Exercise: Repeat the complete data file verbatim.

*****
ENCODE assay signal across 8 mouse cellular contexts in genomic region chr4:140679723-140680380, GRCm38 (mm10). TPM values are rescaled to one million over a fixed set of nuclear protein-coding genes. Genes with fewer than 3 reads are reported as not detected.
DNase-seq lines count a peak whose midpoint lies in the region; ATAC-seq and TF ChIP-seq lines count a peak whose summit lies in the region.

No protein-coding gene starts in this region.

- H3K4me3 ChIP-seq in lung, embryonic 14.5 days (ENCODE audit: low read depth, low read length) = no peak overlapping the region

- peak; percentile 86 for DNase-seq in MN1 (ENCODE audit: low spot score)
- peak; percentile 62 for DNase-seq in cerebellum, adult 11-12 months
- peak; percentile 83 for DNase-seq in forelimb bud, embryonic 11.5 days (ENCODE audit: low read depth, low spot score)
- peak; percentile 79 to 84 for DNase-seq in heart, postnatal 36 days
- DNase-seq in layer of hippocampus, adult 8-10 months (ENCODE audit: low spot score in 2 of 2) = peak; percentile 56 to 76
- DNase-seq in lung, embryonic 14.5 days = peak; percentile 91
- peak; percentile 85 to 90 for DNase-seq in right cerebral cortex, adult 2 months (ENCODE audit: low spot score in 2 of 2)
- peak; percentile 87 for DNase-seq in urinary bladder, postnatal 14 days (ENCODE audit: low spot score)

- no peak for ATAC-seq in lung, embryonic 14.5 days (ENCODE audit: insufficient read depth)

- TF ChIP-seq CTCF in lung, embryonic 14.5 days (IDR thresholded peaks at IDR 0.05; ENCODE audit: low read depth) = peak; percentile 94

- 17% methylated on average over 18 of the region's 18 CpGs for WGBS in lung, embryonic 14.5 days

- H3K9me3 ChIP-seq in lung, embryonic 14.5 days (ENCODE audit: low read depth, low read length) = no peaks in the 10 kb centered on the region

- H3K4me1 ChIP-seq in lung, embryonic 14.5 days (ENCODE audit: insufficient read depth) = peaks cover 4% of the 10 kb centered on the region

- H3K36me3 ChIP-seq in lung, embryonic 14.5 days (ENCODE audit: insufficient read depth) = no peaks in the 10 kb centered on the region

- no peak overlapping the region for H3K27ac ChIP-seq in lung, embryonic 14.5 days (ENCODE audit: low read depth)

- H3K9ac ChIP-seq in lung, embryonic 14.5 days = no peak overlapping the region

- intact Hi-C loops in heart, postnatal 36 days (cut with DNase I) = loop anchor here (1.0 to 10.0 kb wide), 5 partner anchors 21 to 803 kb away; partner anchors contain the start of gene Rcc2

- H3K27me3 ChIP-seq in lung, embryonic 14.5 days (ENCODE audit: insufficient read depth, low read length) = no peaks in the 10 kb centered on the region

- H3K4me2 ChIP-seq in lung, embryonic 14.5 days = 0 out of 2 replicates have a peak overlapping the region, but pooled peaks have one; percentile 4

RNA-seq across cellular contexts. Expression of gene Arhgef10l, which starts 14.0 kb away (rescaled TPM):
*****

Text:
ENCODE assay signal across 8 mouse cellular contexts in genomic region chr4:140679723-140680380, GRCm38 (mm10). TPM values are rescaled to one million over a fixed set of nuclear protein-coding genes. Genes with fewer than 3 reads are reported as not detected.
DNase-seq lines count a peak whose midpoint lies in the region; ATAC-seq and TF ChIP-seq lines count a peak whose summit lies in the region.

No protein-coding gene starts in this region.

- H3K4me3 ChIP-seq in lung, embryonic 14.5 days (ENCODE audit: low read depth, low read length) = no peak overlapping the region

- peak; percentile 86 for DNase-seq in MN1 (ENCODE audit: low spot score)
- peak; percentile 62 for DNase-seq in cerebellum, adult 11-12 months
- peak; percentile 83 for DNase-seq in forelimb bud, embryonic 11.5 days (ENCODE audit: low read depth, low spot score)
- peak; percentile 79 to 84 for DNase-seq in heart, postnatal 36 days
- DNase-seq in layer of hippocampus, adult 8-10 months (ENCODE audit: low spot score in 2 of 2) = peak; percentile 56 to 76
- DNase-seq in lung, embryonic 14.5 days = peak; percentile 91
- peak; percentile 85 to 90 for DNase-seq in right cerebral cortex, adult 2 months (ENCODE audit: low spot score in 2 of 2)
- peak; percentile 87 for DNase-seq in urinary bladder, postnatal 14 days (ENCODE audit: low spot score)

- no peak for ATAC-seq in lung, embryonic 14.5 days (ENCODE audit: insufficient read depth)

- TF ChIP-seq CTCF in lung, embryonic 14.5 days (IDR thresholded peaks at IDR 0.05; ENCODE audit: low read depth) = peak; percentile 94

- 17% methylated on average over 18 of the region's 18 CpGs for WGBS in lung, embryonic 14.5 days

- H3K9me3 ChIP-seq in lung, embryonic 14.5 days (ENCODE audit: low read depth, low read length) = no peaks in the 10 kb centered on the region

- H3K4me1 ChIP-seq in lung, embryonic 14.5 days (ENCODE audit: insufficient read depth) = peaks cover 4% of the 10 kb centered on the region

- H3K36me3 ChIP-seq in lung, embryonic 14.5 days (ENCODE audit: insufficient read depth) = no peaks in the 10 kb centered on the region

- no peak overlapping the region for H3K27ac ChIP-seq in lung, embryonic 14.5 days (ENCODE audit: low read depth)

- H3K9ac ChIP-seq in lung, embryonic 14.5 days = no peak overlapping the region

- intact Hi-C loops in heart, postnatal 36 days (cut with DNase I) = loop anchor here (1.0 to 10.0 kb wide), 5 partner anchors 21 to 803 kb away; partner anchors contain the start of gene Rcc2

- H3K27me3 ChIP-seq in lung, embryonic 14.5 days (ENCODE audit: insufficient read depth, low read length) = no peaks in the 10 kb centered on the region

- H3K4me2 ChIP-seq in lung, embryonic 14.5 days = 0 out of 2 replicates have a peak overlapping the region, but pooled peaks have one; percentile 4

RNA-seq across cellular contexts. Expression of gene Arhgef10l, which starts 14.0 kb away (rescaled TPM):